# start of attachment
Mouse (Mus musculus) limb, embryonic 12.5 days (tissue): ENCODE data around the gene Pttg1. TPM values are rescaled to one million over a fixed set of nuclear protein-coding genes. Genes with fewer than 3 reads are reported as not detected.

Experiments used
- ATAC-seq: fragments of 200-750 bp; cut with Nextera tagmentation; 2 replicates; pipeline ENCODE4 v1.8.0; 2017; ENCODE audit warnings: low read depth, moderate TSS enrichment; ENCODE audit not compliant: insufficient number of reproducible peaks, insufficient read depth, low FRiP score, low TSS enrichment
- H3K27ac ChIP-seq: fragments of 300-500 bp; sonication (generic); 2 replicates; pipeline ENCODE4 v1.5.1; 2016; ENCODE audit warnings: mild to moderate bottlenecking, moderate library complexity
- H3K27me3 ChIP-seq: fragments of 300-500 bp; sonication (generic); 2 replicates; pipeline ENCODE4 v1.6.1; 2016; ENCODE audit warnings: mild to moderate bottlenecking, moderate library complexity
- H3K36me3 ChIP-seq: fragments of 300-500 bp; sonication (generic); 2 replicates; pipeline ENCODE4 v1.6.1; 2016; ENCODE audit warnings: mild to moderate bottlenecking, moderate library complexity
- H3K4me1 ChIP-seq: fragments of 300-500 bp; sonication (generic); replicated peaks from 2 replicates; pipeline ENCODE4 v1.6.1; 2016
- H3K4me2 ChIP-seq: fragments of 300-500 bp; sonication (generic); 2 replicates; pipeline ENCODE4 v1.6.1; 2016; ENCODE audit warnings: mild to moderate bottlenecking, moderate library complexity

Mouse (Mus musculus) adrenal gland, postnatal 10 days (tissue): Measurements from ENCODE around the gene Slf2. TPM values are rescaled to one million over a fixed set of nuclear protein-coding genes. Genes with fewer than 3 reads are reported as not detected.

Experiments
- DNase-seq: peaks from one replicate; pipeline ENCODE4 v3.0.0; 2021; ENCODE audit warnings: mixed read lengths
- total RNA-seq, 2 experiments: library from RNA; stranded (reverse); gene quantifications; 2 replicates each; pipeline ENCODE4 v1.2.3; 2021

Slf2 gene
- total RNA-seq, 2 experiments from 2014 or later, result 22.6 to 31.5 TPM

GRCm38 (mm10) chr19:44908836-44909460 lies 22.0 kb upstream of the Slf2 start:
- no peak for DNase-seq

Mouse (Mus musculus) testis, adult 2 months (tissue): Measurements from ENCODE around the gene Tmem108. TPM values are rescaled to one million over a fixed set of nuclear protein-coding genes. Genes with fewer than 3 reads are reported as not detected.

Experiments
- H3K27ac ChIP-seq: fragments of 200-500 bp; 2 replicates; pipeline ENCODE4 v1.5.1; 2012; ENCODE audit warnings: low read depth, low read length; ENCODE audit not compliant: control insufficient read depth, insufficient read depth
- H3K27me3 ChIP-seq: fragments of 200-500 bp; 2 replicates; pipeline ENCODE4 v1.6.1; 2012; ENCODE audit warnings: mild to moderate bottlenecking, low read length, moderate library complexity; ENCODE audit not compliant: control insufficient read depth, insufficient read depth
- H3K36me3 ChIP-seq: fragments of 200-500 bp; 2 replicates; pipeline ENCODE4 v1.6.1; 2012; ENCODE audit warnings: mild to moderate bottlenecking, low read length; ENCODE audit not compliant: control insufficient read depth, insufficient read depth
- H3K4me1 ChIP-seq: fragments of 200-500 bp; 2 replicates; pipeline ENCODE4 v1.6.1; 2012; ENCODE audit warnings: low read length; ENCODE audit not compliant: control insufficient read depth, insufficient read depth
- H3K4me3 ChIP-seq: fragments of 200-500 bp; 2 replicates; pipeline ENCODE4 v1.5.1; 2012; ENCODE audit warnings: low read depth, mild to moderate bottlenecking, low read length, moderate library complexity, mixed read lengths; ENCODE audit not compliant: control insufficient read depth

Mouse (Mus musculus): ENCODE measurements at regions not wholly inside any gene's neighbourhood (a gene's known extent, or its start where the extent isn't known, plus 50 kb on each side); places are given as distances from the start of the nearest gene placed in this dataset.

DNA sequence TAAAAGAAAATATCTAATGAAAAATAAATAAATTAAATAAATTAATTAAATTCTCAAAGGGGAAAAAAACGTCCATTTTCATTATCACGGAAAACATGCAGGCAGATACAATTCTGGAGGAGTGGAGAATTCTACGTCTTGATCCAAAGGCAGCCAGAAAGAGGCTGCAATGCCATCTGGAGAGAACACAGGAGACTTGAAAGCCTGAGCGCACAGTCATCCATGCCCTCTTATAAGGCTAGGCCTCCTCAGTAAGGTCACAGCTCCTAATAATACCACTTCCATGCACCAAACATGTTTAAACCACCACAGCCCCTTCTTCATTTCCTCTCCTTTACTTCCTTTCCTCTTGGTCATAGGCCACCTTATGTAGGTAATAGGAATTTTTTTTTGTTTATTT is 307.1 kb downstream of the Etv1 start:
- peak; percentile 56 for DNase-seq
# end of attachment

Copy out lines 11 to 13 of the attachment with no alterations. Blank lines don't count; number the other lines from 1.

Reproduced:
- DNase-seq: peaks from one replicate; pipeline ENCODE4 v3.0.0; 2021; ENCODE audit warnings: mixed read lengths
- total RNA-seq, 2 experiments: library from RNA; stranded (reverse); gene quantifications; 2 replicates each; pipeline ENCODE4 v1.2.3; 2021

Slf2 gene